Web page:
What is a Right of Way
Footpaths are open only to walkers - this includes a person who uses manual or powered mobility aids such as a wheelchair or scooter. (Yellow arrows).
Bridleways are open to walkers, horse-riders (including those leading horses) and pedal cyclists. (Blue arrows).
Halter Ways - I have only seen this occasionally in parts of rural Dorset but they may be assumed to be the same as a Bridleway
Restricted Byways are open to walkers, horse-riders, and drivers/riders of non-motorised vehicles (such as horse-drawn carriages and pedal cycles). The category of Restricted byway was created by the Countryside and Rights of Way Act (CROW) 2000 (Plum arrows).
Byways open to all traffic (BOAT) are highways over which the public have a right of way for vehicular and other kinds of traffic, but which are used mainly for the purpose for which footpaths and bridleways are also used. (Red arrows)
You may also come across RUPPs (Road used as a public path). This classification is no longer used. Since 2006 (under the CROW Act 2000) they have generally been reclassified as Restricted Byways. (Interestingly Dorset did not have any RUPPs).
Footways (also known as a pavements or a footpaths) are the correct definition for a way or path for pedestrians, either level with, or raised and kerbed, alongside a highway.
For further information these links may assist
Rights of Way Law and Rights of Way Definitions
Open access gives everybody the right to visit mapped access land on foot. You don't have to stick to paths and you can enjoy walking, running, watching wildlife, picnicking, flying kites - or simply sit and enjoy the view.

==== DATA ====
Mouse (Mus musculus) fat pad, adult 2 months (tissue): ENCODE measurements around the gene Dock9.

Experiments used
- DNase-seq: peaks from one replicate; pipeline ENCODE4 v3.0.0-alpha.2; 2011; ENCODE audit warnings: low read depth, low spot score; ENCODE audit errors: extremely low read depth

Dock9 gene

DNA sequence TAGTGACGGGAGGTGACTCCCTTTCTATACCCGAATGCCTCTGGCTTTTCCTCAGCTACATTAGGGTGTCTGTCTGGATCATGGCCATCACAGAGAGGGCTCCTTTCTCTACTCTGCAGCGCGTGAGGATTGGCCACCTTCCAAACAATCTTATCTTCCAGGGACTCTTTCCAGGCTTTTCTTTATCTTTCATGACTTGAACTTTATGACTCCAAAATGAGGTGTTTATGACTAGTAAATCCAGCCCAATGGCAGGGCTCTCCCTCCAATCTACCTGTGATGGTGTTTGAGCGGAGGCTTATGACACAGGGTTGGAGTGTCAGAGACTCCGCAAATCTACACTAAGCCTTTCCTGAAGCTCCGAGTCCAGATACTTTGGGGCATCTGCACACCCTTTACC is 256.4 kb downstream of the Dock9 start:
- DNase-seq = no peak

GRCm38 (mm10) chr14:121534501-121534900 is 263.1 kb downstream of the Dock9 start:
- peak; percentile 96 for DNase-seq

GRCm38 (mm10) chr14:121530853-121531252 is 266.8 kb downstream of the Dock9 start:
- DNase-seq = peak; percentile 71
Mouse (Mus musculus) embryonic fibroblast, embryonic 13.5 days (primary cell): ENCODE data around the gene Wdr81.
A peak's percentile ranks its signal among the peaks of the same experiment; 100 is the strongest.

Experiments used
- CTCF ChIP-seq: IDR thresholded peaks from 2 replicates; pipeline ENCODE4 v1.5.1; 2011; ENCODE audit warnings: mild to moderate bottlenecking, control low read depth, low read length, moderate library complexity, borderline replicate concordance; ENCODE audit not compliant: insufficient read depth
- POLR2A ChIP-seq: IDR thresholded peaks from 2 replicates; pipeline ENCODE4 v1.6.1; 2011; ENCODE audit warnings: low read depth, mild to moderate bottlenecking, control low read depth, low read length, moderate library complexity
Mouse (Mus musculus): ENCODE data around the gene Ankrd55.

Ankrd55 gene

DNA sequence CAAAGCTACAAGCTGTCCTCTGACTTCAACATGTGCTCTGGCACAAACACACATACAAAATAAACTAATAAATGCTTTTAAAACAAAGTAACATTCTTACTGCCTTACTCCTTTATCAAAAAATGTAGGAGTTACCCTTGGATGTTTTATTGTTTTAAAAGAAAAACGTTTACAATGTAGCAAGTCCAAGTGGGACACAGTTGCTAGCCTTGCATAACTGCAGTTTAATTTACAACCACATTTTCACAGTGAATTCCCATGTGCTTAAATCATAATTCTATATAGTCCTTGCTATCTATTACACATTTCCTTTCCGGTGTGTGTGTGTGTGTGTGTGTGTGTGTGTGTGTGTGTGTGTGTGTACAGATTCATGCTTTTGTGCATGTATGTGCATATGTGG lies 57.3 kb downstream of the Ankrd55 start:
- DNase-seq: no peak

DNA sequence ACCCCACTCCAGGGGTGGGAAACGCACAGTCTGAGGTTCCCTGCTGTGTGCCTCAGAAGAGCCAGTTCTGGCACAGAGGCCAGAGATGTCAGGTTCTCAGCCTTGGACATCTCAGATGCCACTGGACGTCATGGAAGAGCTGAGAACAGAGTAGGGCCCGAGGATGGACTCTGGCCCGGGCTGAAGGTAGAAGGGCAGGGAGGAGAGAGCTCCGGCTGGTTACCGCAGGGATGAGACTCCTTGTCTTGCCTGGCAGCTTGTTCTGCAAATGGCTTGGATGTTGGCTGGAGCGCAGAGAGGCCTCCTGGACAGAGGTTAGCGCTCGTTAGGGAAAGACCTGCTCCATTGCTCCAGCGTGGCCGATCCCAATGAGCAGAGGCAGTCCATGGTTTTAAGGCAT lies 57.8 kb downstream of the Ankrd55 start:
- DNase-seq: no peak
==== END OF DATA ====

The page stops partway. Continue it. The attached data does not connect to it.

Mountains, moors, heaths, downs and registered commons were mapped as access land, and landowners can dedicate land too.
Access Land is shown on the latest 1:25,000 Ordnance survey Maps and is also shown on Dorset Explorer
Further information can be found at Outdoor Access and Recreation
Rights of Way Problem Reporting in Dorset
If you find damage or a problem whilst walking on a right of way or any other path which is the responsibility of the local authority, please always report it. The rights of way network in Dorset is huge, 4700 footpaths, 1700 bridleways and 37 byways, nearly 3000 miles in length, so it is very unlikely that the rangers responsible for the path will find it quickly. So please report it and let them know.
There is a very good on-line reporting system Report a Problem
For Poole please use their on-line reporting system Report a Problem
There isn't an equivalent system for Bournemouth at present but this is an alternative Report a Problem
Checking Reported Problems in Dorset
There is a very useful feature in Dorset Explorer where you can look at existing problem reports by zooming in to the required area from this link Dorset Explorer
Rights of Way Problem Reporting in Adjacent Counties
Hampshire Wiltshire Somerset
What is a Right of Way